Smith v. Arkansas, State of et al

Filing 56

OPINION AND ORDER granting the motions to dismiss filed by April Cantrell and the Dermott School District, 50 and 51 . Fred Smith's claims against April Cantrell and the Dermott School District are dismissed with prejudice. Signed by Judge J. Leon Holmes on 10/31/2014. (jak)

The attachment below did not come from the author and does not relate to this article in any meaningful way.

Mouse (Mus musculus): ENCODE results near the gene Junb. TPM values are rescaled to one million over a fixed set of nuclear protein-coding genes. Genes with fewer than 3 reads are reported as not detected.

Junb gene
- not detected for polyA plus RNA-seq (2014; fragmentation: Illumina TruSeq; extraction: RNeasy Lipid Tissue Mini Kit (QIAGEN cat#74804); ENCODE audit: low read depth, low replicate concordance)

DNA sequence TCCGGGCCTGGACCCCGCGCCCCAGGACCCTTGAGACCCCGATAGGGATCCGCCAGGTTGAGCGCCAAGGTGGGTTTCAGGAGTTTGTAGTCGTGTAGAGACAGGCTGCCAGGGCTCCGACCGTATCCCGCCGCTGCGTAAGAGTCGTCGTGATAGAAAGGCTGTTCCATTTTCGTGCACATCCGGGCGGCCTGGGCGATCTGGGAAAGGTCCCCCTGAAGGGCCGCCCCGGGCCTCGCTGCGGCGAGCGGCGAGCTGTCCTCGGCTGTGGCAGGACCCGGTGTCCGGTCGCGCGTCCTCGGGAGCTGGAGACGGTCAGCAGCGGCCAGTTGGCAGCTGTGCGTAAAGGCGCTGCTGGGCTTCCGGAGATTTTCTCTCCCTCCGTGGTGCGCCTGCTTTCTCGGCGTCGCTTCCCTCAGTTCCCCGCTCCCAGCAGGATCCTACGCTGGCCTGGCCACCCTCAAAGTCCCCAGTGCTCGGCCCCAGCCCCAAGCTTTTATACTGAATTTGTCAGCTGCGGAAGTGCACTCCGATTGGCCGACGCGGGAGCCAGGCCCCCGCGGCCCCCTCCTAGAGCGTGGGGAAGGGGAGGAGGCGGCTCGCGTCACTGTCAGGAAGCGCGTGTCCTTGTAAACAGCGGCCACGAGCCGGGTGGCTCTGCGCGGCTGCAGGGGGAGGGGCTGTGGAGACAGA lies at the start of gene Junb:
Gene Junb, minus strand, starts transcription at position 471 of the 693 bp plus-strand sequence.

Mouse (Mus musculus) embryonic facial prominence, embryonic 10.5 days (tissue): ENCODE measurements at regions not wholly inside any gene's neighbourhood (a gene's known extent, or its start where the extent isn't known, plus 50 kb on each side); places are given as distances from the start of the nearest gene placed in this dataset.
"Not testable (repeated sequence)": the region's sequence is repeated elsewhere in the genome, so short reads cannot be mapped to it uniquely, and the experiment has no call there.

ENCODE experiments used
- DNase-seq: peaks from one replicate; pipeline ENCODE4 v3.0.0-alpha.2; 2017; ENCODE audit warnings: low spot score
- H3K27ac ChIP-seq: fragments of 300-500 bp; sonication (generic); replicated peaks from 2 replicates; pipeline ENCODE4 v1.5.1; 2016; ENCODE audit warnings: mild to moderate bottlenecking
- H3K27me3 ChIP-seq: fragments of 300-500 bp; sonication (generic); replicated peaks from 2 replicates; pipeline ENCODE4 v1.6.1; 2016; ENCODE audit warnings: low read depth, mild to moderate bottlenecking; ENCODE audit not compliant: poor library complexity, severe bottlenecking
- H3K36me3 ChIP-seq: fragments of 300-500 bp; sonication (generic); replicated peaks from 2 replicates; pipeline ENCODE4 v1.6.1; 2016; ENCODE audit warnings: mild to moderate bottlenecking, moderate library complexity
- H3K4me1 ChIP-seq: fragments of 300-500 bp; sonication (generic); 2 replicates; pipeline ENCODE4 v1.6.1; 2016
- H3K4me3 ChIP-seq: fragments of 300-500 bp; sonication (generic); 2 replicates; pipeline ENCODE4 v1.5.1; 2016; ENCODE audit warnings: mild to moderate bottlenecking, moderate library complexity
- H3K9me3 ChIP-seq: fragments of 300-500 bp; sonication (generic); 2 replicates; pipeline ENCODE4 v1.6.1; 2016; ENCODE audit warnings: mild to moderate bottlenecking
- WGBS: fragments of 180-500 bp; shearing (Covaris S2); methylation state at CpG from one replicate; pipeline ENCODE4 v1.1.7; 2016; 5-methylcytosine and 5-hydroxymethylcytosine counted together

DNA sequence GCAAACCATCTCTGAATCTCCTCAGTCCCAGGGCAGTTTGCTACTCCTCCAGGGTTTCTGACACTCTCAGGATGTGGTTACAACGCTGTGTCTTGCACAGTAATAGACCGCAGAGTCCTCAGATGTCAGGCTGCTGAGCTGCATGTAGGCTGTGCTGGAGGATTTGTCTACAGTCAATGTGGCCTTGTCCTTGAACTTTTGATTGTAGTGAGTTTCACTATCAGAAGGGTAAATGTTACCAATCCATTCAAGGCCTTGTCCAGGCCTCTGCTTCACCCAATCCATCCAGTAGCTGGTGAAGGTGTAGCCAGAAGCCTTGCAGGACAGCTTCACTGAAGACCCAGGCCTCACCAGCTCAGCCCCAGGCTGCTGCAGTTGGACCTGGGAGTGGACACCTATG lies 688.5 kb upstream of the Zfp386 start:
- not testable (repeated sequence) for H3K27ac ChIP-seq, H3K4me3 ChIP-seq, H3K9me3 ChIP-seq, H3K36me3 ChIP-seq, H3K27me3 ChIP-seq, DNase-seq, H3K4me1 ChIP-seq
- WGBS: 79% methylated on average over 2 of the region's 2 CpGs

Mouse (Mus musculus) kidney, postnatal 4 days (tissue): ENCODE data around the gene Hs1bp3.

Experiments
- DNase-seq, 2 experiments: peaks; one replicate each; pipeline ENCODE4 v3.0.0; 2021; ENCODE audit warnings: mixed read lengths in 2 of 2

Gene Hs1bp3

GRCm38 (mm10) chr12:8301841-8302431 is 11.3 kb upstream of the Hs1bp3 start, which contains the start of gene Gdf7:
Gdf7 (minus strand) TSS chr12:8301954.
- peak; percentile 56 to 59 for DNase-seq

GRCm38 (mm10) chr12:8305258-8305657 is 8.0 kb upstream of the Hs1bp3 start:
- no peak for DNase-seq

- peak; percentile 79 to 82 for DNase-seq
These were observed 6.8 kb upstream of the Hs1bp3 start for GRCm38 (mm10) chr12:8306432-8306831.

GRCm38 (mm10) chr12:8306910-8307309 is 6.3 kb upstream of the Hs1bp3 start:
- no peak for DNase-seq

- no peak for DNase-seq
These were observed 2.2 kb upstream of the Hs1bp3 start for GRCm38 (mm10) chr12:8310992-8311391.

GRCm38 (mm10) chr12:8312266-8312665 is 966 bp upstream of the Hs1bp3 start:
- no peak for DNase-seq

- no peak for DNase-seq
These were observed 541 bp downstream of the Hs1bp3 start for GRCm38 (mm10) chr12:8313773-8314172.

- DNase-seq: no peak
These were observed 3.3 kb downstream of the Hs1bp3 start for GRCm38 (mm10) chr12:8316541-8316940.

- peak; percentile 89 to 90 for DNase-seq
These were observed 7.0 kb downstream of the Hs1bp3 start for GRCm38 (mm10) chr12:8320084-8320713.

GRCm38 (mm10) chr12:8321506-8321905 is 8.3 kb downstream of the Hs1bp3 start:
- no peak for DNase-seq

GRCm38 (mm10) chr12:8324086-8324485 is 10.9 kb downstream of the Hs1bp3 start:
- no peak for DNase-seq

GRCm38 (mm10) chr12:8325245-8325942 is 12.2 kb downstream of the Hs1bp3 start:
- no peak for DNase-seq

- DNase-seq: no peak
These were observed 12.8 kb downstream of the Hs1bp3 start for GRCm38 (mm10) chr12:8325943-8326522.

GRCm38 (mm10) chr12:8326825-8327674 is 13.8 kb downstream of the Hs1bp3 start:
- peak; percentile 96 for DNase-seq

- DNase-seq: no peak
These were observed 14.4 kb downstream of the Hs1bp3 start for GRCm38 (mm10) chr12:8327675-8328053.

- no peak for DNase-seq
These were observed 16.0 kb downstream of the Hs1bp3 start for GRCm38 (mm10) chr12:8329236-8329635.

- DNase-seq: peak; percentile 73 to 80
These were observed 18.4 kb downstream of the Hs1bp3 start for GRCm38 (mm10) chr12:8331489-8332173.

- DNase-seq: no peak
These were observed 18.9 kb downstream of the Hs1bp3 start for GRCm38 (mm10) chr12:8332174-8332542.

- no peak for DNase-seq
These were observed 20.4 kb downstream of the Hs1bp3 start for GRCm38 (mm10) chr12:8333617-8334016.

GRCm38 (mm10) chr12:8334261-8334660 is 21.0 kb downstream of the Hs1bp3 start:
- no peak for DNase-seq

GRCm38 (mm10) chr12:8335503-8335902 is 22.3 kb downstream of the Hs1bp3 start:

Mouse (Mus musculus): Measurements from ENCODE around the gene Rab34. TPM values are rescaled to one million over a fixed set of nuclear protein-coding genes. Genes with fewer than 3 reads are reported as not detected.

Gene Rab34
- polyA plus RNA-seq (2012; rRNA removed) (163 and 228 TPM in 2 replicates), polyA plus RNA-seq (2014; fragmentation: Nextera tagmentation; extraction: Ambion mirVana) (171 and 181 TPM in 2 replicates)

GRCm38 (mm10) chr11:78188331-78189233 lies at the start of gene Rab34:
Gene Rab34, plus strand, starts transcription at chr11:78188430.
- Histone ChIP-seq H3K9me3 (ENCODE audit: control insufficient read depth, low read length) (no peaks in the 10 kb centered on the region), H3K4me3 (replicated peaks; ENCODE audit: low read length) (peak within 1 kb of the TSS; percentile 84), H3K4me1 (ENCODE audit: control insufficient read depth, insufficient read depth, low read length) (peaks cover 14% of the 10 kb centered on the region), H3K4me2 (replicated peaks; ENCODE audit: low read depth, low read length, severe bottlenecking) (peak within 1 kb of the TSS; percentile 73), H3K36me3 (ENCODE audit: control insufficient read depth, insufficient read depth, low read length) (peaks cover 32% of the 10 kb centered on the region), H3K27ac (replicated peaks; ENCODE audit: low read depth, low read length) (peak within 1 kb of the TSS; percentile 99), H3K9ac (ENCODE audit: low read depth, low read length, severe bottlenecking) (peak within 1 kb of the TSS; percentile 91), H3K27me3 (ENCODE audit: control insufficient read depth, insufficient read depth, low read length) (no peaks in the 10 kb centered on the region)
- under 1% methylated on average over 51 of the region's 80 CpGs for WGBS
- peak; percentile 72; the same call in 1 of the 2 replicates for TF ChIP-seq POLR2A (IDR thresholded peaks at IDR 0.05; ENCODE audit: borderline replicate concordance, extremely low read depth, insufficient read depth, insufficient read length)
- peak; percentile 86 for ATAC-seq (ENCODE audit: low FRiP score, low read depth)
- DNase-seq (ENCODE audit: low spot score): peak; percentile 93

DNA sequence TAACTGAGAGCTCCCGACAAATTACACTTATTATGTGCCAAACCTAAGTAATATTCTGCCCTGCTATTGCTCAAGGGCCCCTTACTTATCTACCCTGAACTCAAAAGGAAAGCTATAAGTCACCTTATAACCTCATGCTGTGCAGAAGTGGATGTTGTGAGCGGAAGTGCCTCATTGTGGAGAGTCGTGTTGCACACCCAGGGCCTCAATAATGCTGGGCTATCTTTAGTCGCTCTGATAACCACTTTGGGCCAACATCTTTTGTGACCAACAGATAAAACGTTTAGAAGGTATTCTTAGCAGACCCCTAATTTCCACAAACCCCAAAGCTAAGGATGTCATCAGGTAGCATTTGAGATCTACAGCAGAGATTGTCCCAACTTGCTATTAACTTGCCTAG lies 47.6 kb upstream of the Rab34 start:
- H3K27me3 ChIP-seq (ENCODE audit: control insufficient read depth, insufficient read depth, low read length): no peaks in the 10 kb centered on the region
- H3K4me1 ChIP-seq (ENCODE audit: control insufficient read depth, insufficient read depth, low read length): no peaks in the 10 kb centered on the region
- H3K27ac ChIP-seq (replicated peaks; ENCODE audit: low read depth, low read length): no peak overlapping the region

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IN THE UNITED STATES DISTRICT COURT EASTERN DISTRICT OF ARKANSAS JONESBORO DIVISION FRED SMITH, State Representative v. PLAINTIFF No. 3:13CV00050 JLH APRIL CANTRELL; and DERMOTT SCHOOL DISTRICT DEFENDANTS OPINION AND ORDER Fred Smith commenced this action by filing a complaint on February 14, 2013. He named as defendants the State of Arkansas; Thomas D. Deen, Prosecutor for the Tenth Judicial District of the State of Arkansas; April Cantrell, Superintendent of the Dermott School District; Pam Stephenson, Title I Coordinator of Federal Programs for the Dermott School District; the Dermott School District; Rick G. McKelvey, investigator for the Arkansas State Police; Mike G. Middleton, investigator for the Arkansas State Police; Barry E. Roy, investigator for the Arkansas State Police; J. Bigham, Deputy Sheriff in DeSoto County, Mississippi; and the DeSoto County Sheriff’s Department. Smith’s complaint alleges that in the 2006-07 school year Smith provided services to the Dermott School District. On February 4, 2009, Stephenson reported that Smith was paid twice for his services. Smith checked his books, found that there was a discrepancy, and told Cantrell that he would correct the matter. Cantrell and Stephenson reported the matter to Deen, who launched a criminal investigation and involved the Arkansas State Police in the investigation. On September 22, 2009, Smith was stopped by Bigham in DeSoto County, Mississippi, was arrested on a warrant as a fugitive of justice, and spent three days in the DeSoto County jail before being extradited to Arkansas. According to Smith, the Arkansas State Police had falsely entered him into the NCIC database, which resulted in his arrest in Mississippi. At some point, Smith’s lawyer and Deen worked out a plea bargain for Smith to plead guilty to a Class D felony with a sentence of six months, but at the plea colloquy Smith refused to agree, and the judge did not accept the plea. Based on these allegations, Smith asserts claims under 42 U.S.C. § 1983, 42 U.S.C. § 1981, 42 U.S.C. § 1985, 18 U.S.C. § 241, and 18 U.S.C. § 242, as well as claims for libel and slander, and fraud.1 In 2013, all of the defendants filed motions to dismiss and were dismissed except Cantrell and the Dermott School District. Those two defendants have now filed motions to dismiss, contending that all of Smith’s claims are barred by the statute of limitations, that Smith has no private right of action under 18 U.S.C. §§ 241 and 242, that the complaint fails to state a claim upon which relief can be granted, and that they are immune from suit. Arkansas provides a one-year statute of limitations for slander and a three-year statute of limitations for most other torts. See Ark. Code Ann. §§ 16-56-104 and 105; Hampton v. Taylor, 318 Ark. 771, 777, 887 S.W.2d 535, 539 (1994); Roeben v. BG Excelsior Ltd., 2014 Ark. App. 646, at *4-5, 344 S.W.3d 93, 96-97. The federal civil right statutes upon which Smith relies do not provide their own statutes of limitation, so federal courts are directed to look to the most analogous state statute of limitations for claims made under those provisions. Bell v. Fowler, 99 F.3d 262, 266 (8th Cir. 1996). For Arkansas, the three-year statute of limitations applies to claims under 42 U.S.C. §§ 1981, 1983, and 1985. Baker v. Chisom, 501 F.3d 920, 922 (8th Cir. 2007); Morton v. City of Little Rock, 934 F.2d 180, 182-83 (8th Cir. 1991); Martin v. Georgia-Pacific Corp., 568 F.2d 58, 62-63 (8th Cir. 1977). 1 On September 23, 2014, Smith filed an amended complaint, but he did not obtain leave of court to do so as required by Fed. R. Civ. P. 15(a)(2). The amended complaint is therefore disregarded. 2 All of the events about which Smith complains occurred in 2009, and he obviously knew of them no later than September 2009. As noted, he filed his complaint on February 14, 2013, which is more than three years later. Smith’s claims are therefore barred by the statute of limitations. Smith also asserts claims under federal criminal statutes, but, as Cantrell and the school district correctly argue, those statutes do not create a private cause of action. Durso v. Summer Brook Preserve Homeowners Ass’n, 641 F. Supp. 2d 1256, 1267 (N.D. Fla. 2008). For the reasons stated, the motions to dismiss filed by April Cantrell and the Dermott School District are GRANTED. Documents #50 and #51. Fred Smith’s claims against April Cantrell and the Dermott School District are dismissed with prejudice. IT IS SO ORDERED this 31st day of October, 2014. J. LEON HOLMES UNITED STATES DISTRICT JUDGE 3

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